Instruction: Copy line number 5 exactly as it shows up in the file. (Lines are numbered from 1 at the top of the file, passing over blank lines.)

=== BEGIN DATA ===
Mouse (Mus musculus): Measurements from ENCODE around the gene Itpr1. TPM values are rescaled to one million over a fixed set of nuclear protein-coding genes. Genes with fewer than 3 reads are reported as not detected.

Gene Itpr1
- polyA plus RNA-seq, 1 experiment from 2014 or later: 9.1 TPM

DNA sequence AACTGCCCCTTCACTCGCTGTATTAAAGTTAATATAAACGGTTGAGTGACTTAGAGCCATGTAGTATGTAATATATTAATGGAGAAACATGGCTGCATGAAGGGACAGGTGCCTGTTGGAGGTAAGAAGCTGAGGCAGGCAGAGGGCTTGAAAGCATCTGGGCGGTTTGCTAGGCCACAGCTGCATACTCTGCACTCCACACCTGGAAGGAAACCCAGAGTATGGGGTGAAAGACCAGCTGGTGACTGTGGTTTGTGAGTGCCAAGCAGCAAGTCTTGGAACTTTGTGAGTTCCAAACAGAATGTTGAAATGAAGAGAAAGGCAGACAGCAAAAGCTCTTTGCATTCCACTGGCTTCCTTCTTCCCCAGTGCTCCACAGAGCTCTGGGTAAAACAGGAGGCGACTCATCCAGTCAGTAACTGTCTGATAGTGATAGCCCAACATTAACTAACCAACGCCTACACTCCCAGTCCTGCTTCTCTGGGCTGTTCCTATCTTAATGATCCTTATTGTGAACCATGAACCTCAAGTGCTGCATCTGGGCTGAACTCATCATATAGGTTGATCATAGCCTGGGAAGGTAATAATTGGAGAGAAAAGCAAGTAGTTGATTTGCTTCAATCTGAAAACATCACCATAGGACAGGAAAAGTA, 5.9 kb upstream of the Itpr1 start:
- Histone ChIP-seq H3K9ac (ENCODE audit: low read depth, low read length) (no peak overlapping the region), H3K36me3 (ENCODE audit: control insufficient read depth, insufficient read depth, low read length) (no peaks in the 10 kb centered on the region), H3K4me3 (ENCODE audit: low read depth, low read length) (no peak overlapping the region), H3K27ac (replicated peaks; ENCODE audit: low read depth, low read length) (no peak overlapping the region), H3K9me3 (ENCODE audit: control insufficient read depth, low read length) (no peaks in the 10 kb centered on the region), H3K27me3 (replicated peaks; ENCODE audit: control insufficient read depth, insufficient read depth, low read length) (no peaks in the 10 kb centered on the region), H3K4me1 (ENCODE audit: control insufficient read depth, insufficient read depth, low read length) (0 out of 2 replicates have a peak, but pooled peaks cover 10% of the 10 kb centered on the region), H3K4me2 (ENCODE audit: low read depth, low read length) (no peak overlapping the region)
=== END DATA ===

- Histone ChIP-seq H3K9ac (ENCODE audit: low read depth, low read length) (no peak overlapping the region), H3K36me3 (ENCODE audit: control insufficient read depth, insufficient read depth, low read length) (no peaks in the 10 kb centered on the region), H3K4me3 (ENCODE audit: low read depth, low read length) (no peak overlapping the region), H3K27ac (replicated peaks; ENCODE audit: low read depth, low read length) (no peak overlapping the region), H3K9me3 (ENCODE audit: control insufficient read depth, low read length) (no peaks in the 10 kb centered on the region), H3K27me3 (replicated peaks; ENCODE audit: control insufficient read depth, insufficient read depth, low read length) (no peaks in the 10 kb centered on the region), H3K4me1 (ENCODE audit: control insufficient read depth, insufficient read depth, low read length) (0 out of 2 replicates have a peak, but pooled peaks cover 10% of the 10 kb centered on the region), H3K4me2 (ENCODE audit: low read depth, low read length) (no peak overlapping the region)